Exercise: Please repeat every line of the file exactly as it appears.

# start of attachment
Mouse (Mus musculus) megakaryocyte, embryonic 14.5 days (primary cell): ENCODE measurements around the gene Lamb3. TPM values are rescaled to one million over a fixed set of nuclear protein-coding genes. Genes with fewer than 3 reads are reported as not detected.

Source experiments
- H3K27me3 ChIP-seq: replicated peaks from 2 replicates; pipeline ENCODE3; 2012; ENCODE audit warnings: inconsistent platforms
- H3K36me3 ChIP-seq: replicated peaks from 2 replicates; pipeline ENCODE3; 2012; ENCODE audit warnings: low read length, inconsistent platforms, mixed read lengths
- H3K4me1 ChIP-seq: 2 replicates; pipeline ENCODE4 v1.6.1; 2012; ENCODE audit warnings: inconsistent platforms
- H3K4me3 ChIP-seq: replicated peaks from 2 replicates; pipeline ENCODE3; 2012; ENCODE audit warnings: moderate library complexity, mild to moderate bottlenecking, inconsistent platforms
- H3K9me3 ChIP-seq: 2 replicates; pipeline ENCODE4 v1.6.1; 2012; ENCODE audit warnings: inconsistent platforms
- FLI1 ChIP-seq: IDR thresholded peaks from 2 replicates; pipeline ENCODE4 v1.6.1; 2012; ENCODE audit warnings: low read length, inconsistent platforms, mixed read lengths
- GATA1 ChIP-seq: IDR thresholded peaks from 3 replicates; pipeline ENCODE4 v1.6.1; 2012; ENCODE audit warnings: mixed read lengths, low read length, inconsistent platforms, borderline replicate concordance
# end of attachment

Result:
Mouse (Mus musculus) megakaryocyte, embryonic 14.5 days (primary cell): ENCODE measurements around the gene Lamb3. TPM values are rescaled to one million over a fixed set of nuclear protein-coding genes. Genes with fewer than 3 reads are reported as not detected.

Source experiments
- H3K27me3 ChIP-seq: replicated peaks from 2 replicates; pipeline ENCODE3; 2012; ENCODE audit warnings: inconsistent platforms
- H3K36me3 ChIP-seq: replicated peaks from 2 replicates; pipeline ENCODE3; 2012; ENCODE audit warnings: low read length, inconsistent platforms, mixed read lengths
- H3K4me1 ChIP-seq: 2 replicates; pipeline ENCODE4 v1.6.1; 2012; ENCODE audit warnings: inconsistent platforms
- H3K4me3 ChIP-seq: replicated peaks from 2 replicates; pipeline ENCODE3; 2012; ENCODE audit warnings: moderate library complexity, mild to moderate bottlenecking, inconsistent platforms
- H3K9me3 ChIP-seq: 2 replicates; pipeline ENCODE4 v1.6.1; 2012; ENCODE audit warnings: inconsistent platforms
- FLI1 ChIP-seq: IDR thresholded peaks from 2 replicates; pipeline ENCODE4 v1.6.1; 2012; ENCODE audit warnings: low read length, inconsistent platforms, mixed read lengths
- GATA1 ChIP-seq: IDR thresholded peaks from 3 replicates; pipeline ENCODE4 v1.6.1; 2012; ENCODE audit warnings: mixed read lengths, low read length, inconsistent platforms, borderline replicate concordance